Back at the Detail office, McNulty, Dozerman, Greggs, Sydnor and Freamon file for the OT they know they won't be paid. When Greggs asks Lt. James Asher — busy with the model of his beach house — what he's heard about OT payouts, he shrugs, claiming he's not in the loop, which is no surprise to any of them. As they all head out, Lester offers to buy a round or two.
Col. Cedric Daniels gets the news from Burrell and Rawls that the vacants investigation is getting put on hold. He's also being relieved of his take-home vehicle.
At their new place, Michael tells Dukie he doesn't need to put in time on the corner to get paid; he's doing enough taking care of Bug. Dukie scoffs at being a nanny but Michael insists that it's a valuable duty and, before Bug gets home, Dukie's time is his own.
At the bar, McNulty, drunk, complains to Lester and Greggs about the OT cuts and lack of surveillance vans or cameras. Bunk shows up, and when the bartender won't accept their OT slips as pay, they debate knocking over a liquor store to pay their bar tabs.
In the "smoking lounge" on the loading dock outside the Baltimore Sun, City Editor Augustus "Gus" Haynes talks about layoff rumors with veteran police reporter Roger Twigg and City general assignment reporter Bill Zorzi. Haynes heads back to the newsroom and checks up on his reporters, nudging them to make the e-dot and double dot deadlines. He spots reporters Olesker and Lippman looking out the window at smoke and shames them into finding out what it is. He calls the photo desk to ask them to surprise him with a pretty picture of the fire as he returns to writing his budget lines for the deadline.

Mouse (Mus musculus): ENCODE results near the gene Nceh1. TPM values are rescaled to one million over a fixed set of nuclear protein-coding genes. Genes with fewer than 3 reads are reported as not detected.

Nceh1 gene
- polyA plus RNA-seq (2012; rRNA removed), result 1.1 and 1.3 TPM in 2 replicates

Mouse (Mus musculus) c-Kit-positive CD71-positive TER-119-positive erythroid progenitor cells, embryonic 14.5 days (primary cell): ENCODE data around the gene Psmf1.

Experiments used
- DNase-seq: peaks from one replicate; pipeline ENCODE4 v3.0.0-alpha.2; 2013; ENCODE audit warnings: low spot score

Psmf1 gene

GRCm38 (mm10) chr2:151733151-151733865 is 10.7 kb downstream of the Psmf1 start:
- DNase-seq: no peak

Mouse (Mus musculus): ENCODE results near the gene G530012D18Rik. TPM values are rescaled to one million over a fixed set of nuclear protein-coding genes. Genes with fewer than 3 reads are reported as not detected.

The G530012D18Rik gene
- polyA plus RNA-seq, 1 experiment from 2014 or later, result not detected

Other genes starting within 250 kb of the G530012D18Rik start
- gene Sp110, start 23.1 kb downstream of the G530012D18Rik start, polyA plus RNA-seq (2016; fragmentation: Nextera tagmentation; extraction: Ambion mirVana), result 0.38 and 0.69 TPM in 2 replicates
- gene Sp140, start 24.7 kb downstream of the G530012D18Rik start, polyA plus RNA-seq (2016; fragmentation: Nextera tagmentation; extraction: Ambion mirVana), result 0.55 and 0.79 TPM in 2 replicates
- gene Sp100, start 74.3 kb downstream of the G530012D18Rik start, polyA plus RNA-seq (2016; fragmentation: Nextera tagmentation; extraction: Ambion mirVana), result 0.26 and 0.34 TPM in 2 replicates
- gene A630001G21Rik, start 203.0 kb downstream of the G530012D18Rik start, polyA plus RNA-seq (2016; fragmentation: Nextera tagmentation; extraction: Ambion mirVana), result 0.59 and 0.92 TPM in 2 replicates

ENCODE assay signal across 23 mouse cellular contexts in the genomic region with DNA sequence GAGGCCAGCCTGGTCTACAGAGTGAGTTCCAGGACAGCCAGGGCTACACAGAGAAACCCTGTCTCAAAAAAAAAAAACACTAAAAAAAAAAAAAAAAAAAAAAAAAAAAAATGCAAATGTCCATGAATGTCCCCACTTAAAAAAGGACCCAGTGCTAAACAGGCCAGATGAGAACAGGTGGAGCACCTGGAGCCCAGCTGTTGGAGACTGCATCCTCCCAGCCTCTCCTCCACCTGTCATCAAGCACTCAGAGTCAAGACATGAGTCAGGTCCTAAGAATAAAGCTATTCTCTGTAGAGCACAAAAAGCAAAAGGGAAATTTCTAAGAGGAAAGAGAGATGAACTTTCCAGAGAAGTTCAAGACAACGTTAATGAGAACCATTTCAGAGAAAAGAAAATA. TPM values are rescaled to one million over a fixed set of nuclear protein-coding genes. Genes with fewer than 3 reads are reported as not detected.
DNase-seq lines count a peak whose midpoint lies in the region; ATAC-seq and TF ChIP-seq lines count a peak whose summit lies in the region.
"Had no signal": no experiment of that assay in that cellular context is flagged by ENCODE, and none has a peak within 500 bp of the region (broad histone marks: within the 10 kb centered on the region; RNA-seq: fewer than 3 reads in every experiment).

Carcetti meets with City Council President Nerese Campbell and the U.S. Attorney. The Mayor asks for help with resources for the vacants investigation. The US Attorney wants him to turn over the Clay Davis investigation to the Feds in exchange. Carcetti insists it's State's Attorney Bond's call — and Bond has decided to keep the case local. After the U.S. Attorney leaves, Campbell and Wilson chide Carcetti for getting caught up in the politics of who hangs Clay Davis — and for shutting out the Feds when they are in desperate need of help.